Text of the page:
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Plant Washington receives draft permits

The Georgia Environmental Protection Division issued draft permits Tuesday for Plant Washington, a proposed $2 billion coal-fired power plant to be built on a 1,200-acre site north of Sandersville.

Power4Georgians, the coalition of six electric cooperatives behind the plant, first applied for the environmental permits in January 2008. Required before the plant can begin operation, the permits outline the amount of air and water pollution the plant can produce; put limits on the amount of water it can withdraw from the ground and the Oconee River; and describe how the plant will deal with its solid wastes, such as coal ash.

No new coal-fired power plants have been built in Georgia in 25 years. Because coal-fired power plants are major emitters of ozone-causing pollutants, fine particles that can scar the lungs, greenhouse gases and mercury, they have become more controversial in recent years.

“I’m very disappointed EPD is issuing a draft permit,” said Cathy Mayberry, a retired Sandersville elementary school principal whose family owns land next to the proposed plant site. “After South Carolina canceled the Santee Cooper Plant, we were very hopeful Georgia would follow their lead.”

The proposed Santee Cooper coal-fired power plant was abandoned Monday, with its leaders citing the down economy, looming federal carbon regulation and a potential agreement to buy power from another company.

Katherine Cummings, president of the Fall-line Alliance for Clean Energy (FACE), said Power4Georgians had pointed to Santee Cooper as a model. FACE is a Sandersville-based group opposing Plant Washington.

Power4Georgians leaders have said repeatedly that there isn’t enough power produced in Georgia to meet the anticipated need of its member cooperatives.

Four of the 10 original co-op partners, including some of the largest, pulled out of the project this year, citing concerns similar to Santee Cooper’s.

Dean Alford, whose company, Allied Energy Services, is developing the power plant, said the tough economy will rebound and demand will only increase by the time the plant is built.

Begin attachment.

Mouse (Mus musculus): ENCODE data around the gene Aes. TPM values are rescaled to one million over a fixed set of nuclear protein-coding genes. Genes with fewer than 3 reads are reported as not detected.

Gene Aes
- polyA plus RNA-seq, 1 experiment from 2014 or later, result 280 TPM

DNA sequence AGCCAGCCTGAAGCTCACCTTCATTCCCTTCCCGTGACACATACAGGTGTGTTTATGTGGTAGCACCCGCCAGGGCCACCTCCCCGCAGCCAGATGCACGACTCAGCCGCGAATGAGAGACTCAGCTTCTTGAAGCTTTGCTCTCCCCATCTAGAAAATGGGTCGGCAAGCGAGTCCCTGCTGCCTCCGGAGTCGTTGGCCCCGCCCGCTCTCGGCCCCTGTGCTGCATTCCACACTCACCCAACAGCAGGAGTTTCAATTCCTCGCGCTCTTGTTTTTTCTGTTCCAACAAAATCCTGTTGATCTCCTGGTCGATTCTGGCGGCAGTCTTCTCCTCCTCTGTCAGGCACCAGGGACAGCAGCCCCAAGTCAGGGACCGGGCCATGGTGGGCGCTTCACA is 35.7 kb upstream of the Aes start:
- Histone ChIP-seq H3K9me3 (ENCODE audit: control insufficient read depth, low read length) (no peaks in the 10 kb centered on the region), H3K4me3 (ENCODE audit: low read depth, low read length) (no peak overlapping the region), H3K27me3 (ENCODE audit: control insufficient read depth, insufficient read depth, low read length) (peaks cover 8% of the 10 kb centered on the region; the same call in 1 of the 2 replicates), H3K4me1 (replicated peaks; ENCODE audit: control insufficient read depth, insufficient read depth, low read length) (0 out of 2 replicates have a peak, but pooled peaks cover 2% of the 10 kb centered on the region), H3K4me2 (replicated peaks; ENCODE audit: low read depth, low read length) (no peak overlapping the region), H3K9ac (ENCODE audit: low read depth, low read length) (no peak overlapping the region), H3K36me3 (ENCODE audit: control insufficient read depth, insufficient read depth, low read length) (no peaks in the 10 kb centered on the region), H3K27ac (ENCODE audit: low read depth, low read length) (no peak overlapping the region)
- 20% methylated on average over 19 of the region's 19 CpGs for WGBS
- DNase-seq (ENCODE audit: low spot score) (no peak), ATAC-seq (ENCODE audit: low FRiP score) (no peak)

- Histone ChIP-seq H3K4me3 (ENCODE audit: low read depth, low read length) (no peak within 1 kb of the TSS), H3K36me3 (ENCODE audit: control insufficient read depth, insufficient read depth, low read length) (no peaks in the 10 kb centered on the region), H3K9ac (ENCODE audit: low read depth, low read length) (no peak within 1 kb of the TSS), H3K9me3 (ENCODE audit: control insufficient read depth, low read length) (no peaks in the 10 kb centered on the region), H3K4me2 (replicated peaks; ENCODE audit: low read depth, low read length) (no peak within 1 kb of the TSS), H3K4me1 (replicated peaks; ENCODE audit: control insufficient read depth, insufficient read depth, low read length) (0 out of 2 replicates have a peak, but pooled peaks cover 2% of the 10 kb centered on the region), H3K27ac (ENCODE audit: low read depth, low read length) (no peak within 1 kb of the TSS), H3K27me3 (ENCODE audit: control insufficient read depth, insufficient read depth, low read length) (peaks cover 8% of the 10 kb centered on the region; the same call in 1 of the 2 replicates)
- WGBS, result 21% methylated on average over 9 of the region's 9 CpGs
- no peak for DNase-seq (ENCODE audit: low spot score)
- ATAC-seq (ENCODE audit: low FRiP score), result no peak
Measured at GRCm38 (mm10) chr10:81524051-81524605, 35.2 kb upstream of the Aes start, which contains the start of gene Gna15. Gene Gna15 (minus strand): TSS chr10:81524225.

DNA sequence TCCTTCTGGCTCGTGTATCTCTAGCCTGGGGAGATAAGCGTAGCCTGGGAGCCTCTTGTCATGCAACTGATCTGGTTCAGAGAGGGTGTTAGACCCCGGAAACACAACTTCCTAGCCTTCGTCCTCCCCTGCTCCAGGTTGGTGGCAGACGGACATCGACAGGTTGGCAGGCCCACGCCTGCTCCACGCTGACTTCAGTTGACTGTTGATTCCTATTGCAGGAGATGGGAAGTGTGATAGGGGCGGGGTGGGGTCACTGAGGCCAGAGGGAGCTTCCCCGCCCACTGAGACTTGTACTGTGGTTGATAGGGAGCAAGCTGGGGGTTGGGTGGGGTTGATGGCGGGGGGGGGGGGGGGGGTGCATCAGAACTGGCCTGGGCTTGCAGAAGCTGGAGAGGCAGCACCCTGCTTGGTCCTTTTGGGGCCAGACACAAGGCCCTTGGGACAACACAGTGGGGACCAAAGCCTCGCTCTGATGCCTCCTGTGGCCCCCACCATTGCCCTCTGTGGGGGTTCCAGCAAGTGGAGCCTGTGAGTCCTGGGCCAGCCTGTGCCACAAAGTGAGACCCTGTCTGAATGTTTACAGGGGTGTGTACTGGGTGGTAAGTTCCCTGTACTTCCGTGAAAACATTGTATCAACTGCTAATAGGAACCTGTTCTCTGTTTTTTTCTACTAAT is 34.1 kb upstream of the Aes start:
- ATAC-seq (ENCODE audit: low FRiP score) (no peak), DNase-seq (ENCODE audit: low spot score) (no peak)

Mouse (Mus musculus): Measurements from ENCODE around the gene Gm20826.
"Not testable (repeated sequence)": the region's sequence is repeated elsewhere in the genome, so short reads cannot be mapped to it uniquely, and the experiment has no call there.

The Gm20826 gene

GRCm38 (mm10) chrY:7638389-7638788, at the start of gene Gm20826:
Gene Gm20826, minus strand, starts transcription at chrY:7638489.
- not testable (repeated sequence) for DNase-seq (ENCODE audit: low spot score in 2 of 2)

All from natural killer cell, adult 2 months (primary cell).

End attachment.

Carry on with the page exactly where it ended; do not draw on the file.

PUBLIC MEETING IN OCTOBER

Justine Thompson, executive director of Atlanta-based GreenLaw, said the firm’s national experts would be reviewing the permits. GreenLaw, teaming with other environmental organizations, filed the lawsuit that has held up another proposed Georgia coal-fired plant, Plant Longleaf in Early County.

Depending on the content of the final Plant Washington permit, Thompson said her firm is also prepared to sue Power4Georgians.

“Anyone who challenges this permit (in court), all they’ll do is add to the cost that ratepayers have to pay,” Alford said.

A public meeting to answer questions and hear comments about the permits will be held 6 p.m. Oct. 6 at the Ridge Road Elementary School cafeteria in Sandersville. An official public hearing will follow Oct. 20 at the same time and place.

Alford said the draft permits are not significantly different from the company’s original proposal.

But there were some changes. For example, Alford said Power4Georgians agreed to shift its water withdrawal location to a different spot on the Oconee River to protect spawning areas of the endangered robust redhorse fish.

Plant Washington proposes to withdraw 16 million gallons of water from the Oconee River daily. When the river is low, water would be pumped from 15 ground water wells.

Kevin Farrell, assistant Watershed Protection Branch chief, said extensive groundwater monitoring and modeling showed that this would have only minimal and acceptable impacts on the aquifer.

Jac Capp, manager of the EPD Stationary Source Permitting Program, said air modeling demonstrated that Plant Washington would not cause significant worsening of air quality in nonattainment areas, such as Macon and Augusta, which have dangerous air pollution levels.

And it would not cause other counties to slip into nonattainment either, he said.

Power4Georgians voluntarily reduced its proposed emissions levels during the permit review, and the EPD lowered the mercury limit from what the company had proposed, Capp said.

Alford and others said the EPD indicated it was waiting to issue the Plant Washington permits until after an appeals court ruling on Plant Longleaf. That ruling found that the state did not have to issue carbon dioxide limits for the plant. Plant Longleaf’s draft air permit contains none of these limits, either.

A coalition of environmental groups is asking the Georgia Supreme Court to take up the Plant Longleaf case and overturn the ruling.

After the public comment period, which ends Oct. 27, the EPD will decide whether to issue the final permit. For the Plant Longleaf project, that took an additional six months, Capp said.

To contact writer S. Heather Duncan, call 744-4225.

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